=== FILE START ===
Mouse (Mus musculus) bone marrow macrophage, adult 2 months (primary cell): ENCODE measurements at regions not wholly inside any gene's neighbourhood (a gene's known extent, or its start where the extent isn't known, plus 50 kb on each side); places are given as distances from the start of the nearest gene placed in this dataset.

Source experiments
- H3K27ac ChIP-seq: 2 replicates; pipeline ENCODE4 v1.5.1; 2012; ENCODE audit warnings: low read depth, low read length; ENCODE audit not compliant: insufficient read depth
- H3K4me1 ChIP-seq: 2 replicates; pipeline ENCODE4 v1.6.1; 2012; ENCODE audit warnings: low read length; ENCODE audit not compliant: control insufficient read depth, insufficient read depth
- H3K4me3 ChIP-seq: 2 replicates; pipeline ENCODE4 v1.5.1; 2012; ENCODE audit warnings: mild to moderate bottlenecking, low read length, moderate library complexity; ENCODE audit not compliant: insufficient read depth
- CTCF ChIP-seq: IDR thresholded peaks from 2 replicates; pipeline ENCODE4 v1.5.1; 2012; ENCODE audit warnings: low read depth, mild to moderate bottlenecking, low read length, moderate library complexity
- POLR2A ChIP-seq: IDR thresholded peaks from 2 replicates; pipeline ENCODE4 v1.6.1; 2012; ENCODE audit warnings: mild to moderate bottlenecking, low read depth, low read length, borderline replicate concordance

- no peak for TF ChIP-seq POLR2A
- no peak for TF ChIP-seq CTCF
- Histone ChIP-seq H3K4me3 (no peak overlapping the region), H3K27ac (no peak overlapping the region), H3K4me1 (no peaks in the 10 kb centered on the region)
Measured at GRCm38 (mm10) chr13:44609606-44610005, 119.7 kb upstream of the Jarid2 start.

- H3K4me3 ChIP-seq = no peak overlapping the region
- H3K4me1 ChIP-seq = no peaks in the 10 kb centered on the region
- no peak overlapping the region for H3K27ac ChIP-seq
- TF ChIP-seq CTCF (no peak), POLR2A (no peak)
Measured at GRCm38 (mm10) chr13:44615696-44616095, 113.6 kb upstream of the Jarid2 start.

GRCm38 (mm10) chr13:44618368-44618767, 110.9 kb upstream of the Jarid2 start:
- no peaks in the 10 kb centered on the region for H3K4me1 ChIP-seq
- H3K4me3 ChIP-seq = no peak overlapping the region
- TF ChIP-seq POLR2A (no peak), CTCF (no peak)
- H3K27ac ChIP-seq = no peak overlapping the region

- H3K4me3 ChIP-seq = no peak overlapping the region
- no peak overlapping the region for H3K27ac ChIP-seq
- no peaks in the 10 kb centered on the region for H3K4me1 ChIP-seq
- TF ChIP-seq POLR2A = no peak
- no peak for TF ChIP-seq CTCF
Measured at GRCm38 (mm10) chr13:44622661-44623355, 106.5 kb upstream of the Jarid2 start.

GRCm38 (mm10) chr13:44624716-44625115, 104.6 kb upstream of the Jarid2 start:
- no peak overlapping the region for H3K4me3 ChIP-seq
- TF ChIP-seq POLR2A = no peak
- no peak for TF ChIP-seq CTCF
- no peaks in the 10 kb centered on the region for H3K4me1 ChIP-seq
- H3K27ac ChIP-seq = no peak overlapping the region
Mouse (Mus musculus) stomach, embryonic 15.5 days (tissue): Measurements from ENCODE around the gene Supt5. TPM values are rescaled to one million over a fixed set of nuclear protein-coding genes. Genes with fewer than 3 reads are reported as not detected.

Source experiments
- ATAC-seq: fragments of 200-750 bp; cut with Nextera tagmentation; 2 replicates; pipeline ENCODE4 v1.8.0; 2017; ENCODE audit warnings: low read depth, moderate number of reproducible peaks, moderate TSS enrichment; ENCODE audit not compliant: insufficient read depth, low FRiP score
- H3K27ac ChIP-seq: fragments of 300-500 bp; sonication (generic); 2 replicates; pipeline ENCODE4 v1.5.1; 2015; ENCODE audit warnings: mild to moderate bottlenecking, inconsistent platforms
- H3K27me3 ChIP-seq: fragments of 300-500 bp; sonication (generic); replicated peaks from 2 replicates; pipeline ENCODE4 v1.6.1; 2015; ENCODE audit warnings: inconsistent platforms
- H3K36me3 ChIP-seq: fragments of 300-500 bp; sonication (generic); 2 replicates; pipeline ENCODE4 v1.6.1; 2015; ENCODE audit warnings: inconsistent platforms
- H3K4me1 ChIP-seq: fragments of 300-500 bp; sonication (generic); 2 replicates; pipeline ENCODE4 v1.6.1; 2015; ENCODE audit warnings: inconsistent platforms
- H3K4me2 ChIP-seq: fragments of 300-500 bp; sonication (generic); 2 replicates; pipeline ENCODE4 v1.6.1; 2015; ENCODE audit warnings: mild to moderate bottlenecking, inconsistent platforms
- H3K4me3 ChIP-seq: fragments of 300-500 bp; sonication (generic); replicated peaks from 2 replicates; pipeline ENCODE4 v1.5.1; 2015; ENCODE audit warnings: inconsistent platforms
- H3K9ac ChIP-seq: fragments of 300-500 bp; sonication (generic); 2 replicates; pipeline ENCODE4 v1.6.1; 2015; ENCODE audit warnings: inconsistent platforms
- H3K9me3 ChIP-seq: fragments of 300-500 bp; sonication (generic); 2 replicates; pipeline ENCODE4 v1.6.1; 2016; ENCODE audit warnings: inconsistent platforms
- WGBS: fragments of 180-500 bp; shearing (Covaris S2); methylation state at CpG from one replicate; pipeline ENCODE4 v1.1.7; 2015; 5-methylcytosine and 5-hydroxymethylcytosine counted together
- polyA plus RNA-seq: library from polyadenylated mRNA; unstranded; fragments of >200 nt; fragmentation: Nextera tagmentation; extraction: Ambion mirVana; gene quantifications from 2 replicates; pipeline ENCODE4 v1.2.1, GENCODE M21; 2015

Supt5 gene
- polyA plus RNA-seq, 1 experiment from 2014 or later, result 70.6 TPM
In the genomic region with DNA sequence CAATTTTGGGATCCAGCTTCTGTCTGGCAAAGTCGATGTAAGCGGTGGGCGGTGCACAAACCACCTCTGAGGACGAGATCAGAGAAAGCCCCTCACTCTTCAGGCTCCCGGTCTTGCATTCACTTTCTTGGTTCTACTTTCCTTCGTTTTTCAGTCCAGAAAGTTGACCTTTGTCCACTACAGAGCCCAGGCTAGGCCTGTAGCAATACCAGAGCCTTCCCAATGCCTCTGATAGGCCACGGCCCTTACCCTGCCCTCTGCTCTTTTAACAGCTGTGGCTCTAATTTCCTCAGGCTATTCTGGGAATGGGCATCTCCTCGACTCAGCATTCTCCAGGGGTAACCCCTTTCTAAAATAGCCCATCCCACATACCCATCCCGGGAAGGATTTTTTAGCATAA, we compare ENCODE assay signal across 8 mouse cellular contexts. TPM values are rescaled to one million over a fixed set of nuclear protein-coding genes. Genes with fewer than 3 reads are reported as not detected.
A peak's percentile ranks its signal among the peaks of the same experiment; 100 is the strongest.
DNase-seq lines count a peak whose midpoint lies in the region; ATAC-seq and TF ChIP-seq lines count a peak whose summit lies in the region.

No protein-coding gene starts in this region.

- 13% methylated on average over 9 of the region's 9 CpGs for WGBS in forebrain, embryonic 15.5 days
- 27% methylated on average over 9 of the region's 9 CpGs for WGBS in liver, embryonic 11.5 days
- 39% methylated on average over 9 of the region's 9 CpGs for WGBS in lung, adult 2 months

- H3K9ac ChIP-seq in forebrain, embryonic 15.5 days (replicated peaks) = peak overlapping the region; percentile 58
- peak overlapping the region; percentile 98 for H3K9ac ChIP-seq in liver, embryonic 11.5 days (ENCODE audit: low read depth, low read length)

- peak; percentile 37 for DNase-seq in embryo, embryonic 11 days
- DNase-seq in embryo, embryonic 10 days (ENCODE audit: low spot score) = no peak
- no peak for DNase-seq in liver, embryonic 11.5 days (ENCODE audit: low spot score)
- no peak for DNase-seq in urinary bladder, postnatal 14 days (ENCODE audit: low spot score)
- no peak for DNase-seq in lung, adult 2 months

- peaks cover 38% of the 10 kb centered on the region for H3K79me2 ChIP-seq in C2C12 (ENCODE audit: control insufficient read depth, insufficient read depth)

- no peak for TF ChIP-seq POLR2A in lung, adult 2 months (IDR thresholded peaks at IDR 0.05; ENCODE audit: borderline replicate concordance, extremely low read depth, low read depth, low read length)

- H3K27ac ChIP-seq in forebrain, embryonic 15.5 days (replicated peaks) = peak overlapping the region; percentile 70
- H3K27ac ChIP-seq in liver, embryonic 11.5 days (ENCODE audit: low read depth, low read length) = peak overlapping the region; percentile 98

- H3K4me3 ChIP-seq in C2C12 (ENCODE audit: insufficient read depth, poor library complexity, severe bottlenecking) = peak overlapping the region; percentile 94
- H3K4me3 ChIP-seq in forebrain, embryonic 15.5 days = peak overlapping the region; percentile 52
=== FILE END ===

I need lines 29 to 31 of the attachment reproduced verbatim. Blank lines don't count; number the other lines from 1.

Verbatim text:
- no peak overlapping the region for H3K4me3 ChIP-seq
- TF ChIP-seq POLR2A = no peak
- no peak for TF ChIP-seq CTCF